Are parts of the show filmed in Boston? Is it like ‘The Wire’ where you get a true sense of the city just as they did with Baltimore?

Yes, part of it’s filmed in Boston. We have one episode with the Boston Marathon, which is fantastic. It’s really been fun.

Is it tough shooting when you’ve got three kids? It’s probably like any working mom, where you just have to figure it out.

Yes, it’s difficult, but that’s exactly right. I love it when moms come up to me on the street and they’re like, “Hi, I love what you do,” and then they’ll say, “I’m a working mom, and I know what you’re going through.” You hug this complete stranger because you know they know how hard it is. And it is difficult. I don’t go to work from nine to five. I go to work from five to nine. But we’re trying to balance it out. Right now, it’s working really well. Jason [Sehorn, her husband] isn’t working while I work. So, my little girls have a really wonderful relationship with their father.

Do you work pretty closely with author Tess Gerritsen?

No, not really. I mean, we keep the books as an outline, then we sort of go off from there. Because if we just went along with the books, a), everybody would know how they end and that’s boring, and b) we wouldn’t have enough stories for 10 episodes. Anyone who reads the books will recognize similarities, but not storylines. We have different crimes; our crimes are from the real Boston Homicide Unit.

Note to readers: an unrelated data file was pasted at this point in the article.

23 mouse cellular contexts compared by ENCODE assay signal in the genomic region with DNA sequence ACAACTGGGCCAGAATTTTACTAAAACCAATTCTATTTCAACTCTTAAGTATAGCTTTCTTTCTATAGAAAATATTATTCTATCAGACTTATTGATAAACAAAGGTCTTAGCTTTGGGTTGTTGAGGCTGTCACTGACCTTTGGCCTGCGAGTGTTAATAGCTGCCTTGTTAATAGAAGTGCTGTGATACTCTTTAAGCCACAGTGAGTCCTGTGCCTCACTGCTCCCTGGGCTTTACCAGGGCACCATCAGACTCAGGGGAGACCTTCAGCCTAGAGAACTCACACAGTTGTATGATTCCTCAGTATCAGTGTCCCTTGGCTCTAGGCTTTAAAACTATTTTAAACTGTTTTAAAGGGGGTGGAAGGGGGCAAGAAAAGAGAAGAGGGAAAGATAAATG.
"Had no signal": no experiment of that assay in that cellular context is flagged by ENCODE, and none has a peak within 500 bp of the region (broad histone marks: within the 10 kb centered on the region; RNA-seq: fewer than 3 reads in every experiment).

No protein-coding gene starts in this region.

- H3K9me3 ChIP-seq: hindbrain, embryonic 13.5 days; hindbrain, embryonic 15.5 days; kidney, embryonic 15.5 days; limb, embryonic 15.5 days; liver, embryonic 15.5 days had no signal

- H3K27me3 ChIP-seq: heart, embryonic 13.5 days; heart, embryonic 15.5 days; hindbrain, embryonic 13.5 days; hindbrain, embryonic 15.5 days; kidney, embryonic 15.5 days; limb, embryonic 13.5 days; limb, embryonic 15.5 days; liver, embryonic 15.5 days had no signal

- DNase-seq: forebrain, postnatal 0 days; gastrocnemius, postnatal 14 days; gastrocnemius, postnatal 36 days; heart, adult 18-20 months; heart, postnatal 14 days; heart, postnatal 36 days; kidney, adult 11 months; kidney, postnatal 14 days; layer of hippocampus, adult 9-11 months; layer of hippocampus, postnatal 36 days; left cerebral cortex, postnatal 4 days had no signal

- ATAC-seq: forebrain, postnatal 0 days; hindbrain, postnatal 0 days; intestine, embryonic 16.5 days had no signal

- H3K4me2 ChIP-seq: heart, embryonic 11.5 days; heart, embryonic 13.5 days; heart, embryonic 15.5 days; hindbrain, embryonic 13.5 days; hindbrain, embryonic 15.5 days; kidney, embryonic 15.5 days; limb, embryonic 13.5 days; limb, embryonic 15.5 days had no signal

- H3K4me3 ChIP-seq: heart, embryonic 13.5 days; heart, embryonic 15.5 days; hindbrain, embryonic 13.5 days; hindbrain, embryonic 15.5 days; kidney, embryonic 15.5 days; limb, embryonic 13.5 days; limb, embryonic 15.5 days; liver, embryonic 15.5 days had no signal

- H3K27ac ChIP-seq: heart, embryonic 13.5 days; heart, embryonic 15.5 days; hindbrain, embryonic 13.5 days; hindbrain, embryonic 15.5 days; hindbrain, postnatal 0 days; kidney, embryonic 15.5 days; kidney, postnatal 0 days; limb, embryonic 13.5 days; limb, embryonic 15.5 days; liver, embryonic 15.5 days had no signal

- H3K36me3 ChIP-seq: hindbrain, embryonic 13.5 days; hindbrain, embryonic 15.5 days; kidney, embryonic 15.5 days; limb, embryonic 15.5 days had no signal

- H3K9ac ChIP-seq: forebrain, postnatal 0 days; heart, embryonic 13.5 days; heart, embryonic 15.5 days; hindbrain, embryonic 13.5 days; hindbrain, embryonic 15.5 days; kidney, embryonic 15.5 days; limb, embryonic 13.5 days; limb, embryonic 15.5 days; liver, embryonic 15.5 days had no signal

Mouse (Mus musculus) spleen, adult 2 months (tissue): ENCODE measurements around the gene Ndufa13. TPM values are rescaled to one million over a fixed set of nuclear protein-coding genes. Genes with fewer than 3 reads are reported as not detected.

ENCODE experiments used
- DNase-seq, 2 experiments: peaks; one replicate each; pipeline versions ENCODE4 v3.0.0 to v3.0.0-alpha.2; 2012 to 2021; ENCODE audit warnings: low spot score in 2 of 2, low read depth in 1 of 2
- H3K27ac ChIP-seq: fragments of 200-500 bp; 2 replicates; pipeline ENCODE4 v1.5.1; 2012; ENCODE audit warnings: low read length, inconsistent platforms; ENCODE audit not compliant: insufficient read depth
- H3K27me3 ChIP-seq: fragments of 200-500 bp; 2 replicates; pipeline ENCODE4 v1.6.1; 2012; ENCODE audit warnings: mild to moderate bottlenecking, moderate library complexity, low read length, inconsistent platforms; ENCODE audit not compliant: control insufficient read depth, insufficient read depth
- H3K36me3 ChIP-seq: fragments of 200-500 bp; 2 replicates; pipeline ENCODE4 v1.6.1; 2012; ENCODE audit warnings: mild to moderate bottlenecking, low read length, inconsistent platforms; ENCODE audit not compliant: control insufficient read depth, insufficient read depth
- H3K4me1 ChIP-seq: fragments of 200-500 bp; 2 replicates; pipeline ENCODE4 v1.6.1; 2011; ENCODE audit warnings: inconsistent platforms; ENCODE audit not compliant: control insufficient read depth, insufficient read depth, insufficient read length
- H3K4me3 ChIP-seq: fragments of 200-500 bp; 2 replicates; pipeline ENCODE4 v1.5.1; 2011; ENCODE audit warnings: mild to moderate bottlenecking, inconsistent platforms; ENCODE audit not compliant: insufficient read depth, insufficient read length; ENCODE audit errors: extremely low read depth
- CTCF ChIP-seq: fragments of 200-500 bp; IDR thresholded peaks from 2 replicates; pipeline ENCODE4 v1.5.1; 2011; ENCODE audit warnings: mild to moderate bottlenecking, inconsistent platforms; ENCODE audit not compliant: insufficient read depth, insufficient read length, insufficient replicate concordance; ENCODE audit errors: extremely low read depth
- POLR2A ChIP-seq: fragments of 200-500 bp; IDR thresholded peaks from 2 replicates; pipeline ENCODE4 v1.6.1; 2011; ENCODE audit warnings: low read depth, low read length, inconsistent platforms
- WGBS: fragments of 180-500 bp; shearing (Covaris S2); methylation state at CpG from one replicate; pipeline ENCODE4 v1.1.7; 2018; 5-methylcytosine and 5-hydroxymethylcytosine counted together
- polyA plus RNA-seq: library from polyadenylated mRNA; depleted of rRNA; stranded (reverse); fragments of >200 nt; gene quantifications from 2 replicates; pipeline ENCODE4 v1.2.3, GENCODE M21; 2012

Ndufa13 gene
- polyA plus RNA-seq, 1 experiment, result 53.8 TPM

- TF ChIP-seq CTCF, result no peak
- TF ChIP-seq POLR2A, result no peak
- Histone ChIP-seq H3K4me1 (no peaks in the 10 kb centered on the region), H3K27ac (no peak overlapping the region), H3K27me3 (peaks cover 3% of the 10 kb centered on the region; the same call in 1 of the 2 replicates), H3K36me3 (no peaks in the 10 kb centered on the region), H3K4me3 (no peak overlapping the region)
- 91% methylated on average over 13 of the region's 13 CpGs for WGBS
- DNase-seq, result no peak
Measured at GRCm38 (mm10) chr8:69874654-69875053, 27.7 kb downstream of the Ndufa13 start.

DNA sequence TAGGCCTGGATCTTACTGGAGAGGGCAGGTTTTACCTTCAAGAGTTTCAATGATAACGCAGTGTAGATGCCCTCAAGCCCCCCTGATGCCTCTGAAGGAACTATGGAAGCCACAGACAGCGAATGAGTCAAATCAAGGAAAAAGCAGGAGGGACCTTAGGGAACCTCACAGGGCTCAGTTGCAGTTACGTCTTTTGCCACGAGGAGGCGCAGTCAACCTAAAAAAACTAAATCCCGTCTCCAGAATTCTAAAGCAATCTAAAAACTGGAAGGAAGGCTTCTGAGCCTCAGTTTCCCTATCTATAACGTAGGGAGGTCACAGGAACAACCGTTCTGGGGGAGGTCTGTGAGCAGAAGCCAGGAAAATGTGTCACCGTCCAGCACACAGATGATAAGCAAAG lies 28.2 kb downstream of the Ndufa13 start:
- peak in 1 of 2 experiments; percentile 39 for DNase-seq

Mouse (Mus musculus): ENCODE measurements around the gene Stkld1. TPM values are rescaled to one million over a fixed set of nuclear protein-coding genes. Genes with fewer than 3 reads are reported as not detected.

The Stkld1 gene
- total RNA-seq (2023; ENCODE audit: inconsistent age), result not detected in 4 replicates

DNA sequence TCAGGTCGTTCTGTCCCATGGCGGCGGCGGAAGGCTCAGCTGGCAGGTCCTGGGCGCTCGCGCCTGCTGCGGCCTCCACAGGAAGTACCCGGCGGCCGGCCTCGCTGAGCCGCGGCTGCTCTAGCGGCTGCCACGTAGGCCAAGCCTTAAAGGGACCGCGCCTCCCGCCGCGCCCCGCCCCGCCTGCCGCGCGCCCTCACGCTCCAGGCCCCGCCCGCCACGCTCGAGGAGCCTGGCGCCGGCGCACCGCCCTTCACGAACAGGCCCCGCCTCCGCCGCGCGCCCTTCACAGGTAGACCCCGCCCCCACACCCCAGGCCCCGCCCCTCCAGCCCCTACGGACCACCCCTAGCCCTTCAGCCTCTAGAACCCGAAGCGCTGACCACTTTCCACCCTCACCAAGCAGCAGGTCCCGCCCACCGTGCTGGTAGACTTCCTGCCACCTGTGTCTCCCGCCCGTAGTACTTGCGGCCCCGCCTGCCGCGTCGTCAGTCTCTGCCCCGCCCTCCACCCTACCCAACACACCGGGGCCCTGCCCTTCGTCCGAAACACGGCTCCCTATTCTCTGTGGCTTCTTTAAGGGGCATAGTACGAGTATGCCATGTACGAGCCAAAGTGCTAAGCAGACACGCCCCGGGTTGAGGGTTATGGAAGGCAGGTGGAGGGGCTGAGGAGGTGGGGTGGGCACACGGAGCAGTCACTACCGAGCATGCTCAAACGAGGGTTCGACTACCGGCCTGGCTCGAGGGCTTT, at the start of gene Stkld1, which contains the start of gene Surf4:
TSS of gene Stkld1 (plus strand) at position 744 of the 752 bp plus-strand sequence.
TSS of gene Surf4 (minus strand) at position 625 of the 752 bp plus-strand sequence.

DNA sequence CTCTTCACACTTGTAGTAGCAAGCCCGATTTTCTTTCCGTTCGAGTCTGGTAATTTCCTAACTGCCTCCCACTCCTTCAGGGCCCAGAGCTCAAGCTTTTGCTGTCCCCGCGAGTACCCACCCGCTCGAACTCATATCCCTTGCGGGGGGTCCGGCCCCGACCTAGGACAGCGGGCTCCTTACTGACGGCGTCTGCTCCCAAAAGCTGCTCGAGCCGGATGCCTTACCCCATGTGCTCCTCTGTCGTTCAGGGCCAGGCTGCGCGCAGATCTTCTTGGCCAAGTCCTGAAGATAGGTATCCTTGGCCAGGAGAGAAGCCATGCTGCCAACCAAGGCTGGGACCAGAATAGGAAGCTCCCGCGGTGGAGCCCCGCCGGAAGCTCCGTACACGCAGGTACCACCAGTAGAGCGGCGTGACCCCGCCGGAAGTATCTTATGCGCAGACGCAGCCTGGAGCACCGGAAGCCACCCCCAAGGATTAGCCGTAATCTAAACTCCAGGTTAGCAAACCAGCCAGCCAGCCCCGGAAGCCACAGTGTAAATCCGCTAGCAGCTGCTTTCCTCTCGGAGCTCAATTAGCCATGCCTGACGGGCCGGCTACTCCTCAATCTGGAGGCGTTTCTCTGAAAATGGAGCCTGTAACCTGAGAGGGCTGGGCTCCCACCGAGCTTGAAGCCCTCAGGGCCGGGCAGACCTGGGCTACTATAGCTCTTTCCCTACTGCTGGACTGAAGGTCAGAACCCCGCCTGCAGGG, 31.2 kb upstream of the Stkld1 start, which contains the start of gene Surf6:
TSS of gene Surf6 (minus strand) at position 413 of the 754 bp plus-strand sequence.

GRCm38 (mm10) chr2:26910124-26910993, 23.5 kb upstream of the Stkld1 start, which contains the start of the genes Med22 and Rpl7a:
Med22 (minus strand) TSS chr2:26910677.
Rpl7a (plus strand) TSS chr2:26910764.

Rizzoli & Isles Talk a little about Lorraine Bracco. What sort of awesomeness is it to work with her?

She’s fantastic! We have such a great time opposite each other. First of all, she has one of the greatest lines in film history from ‘Goodfellas’ when she says, “I need to go shopping,” and he goes, “Well, how much do you need?” He puts up a stack of bills as opposed to a number.

She’s so cute, and she’s a mommy, as well, so it’s very natural for her to play Jane’s mom. What’s fun about playing Jane is that all the things that drive Jane crazy about her mother … she has no idea that she has the same qualities. But her mother totally does, and loves to bug her on purpose.

That’s the whole Bostonian way of life. You just constantly jab other people. It’s hilarious. The people in Boston have the best sense of humor I’ve ever encountered.

Did you watch the ‘Rizzoli & Isles’ premiere? What did you think? Excited to see Angie Harmon back on screen?

Images: TNT